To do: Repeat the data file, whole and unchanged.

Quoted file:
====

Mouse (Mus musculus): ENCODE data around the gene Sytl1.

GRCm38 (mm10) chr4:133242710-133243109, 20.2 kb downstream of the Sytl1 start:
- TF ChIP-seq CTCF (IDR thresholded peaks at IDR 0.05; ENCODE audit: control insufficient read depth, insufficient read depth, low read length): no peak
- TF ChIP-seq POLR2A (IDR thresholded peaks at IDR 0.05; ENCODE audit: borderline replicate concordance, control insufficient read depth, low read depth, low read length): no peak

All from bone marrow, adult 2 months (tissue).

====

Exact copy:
Mouse (Mus musculus): ENCODE data around the gene Sytl1.

GRCm38 (mm10) chr4:133242710-133243109, 20.2 kb downstream of the Sytl1 start:
- TF ChIP-seq CTCF (IDR thresholded peaks at IDR 0.05; ENCODE audit: control insufficient read depth, insufficient read depth, low read length): no peak
- TF ChIP-seq POLR2A (IDR thresholded peaks at IDR 0.05; ENCODE audit: borderline replicate concordance, control insufficient read depth, low read depth, low read length): no peak

All from bone marrow, adult 2 months (tissue).